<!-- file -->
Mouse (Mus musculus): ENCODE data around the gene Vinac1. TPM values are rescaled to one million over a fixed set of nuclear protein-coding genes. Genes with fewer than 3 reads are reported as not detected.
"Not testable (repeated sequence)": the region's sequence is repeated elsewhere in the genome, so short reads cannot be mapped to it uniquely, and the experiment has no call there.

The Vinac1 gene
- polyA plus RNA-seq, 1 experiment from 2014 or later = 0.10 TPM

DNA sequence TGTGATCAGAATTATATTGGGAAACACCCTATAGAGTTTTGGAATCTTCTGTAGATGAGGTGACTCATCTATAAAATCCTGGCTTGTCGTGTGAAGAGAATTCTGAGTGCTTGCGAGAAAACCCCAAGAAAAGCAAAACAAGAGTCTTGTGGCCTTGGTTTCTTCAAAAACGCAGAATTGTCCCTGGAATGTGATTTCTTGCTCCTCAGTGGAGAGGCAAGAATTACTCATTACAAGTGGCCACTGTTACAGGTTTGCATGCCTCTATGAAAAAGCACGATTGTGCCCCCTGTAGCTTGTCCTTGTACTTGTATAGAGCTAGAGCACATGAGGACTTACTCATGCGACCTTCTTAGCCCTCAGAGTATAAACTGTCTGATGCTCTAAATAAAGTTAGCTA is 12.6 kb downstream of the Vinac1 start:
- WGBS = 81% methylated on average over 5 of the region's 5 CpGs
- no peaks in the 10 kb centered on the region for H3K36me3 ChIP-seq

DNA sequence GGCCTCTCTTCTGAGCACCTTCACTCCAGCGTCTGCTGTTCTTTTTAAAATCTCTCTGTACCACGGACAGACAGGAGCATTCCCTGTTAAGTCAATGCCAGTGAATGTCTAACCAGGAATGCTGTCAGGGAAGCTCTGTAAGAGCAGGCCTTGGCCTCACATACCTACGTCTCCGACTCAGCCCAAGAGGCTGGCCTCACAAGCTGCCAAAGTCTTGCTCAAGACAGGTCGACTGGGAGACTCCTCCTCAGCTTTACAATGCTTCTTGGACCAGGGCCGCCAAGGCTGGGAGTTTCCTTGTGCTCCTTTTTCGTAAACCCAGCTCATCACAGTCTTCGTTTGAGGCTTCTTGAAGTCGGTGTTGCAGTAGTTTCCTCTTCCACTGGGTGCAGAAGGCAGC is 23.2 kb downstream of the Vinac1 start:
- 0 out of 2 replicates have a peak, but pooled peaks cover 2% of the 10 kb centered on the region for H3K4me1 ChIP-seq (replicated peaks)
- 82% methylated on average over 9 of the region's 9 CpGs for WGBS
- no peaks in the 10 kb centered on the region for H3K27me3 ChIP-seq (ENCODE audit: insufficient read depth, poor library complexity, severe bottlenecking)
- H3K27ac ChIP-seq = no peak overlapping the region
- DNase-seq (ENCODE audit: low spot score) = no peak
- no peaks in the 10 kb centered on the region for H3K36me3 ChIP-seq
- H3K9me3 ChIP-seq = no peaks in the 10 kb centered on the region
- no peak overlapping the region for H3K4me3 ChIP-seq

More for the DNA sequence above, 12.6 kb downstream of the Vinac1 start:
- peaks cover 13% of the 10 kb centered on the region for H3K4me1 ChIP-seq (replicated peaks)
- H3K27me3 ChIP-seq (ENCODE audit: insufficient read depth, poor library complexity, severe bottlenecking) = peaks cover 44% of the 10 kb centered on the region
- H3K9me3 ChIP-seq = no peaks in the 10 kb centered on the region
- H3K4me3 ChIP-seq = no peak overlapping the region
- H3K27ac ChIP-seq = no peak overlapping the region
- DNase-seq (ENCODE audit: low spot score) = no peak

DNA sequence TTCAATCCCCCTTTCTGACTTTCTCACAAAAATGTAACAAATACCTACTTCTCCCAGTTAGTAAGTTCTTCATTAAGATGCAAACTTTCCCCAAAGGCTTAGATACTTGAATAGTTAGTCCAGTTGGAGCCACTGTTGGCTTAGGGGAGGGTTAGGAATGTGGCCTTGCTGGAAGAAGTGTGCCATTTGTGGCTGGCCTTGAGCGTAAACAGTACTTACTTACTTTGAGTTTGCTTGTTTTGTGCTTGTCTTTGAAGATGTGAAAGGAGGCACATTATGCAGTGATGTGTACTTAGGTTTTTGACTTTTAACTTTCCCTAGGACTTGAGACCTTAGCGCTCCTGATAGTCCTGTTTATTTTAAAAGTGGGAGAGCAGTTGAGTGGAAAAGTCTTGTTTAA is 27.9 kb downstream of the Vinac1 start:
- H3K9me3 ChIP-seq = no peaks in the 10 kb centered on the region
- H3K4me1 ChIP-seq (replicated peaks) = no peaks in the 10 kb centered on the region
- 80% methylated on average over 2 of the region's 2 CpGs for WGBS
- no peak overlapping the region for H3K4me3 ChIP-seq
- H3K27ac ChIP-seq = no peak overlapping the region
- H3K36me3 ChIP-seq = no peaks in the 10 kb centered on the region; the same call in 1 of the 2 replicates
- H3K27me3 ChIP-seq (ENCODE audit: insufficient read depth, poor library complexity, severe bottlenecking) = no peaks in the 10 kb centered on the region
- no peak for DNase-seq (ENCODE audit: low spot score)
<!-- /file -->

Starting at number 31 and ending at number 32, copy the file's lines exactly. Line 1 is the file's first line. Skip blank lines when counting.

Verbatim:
- H3K27me3 ChIP-seq (ENCODE audit: insufficient read depth, poor library complexity, severe bottlenecking) = no peaks in the 10 kb centered on the region
- no peak for DNase-seq (ENCODE audit: low spot score)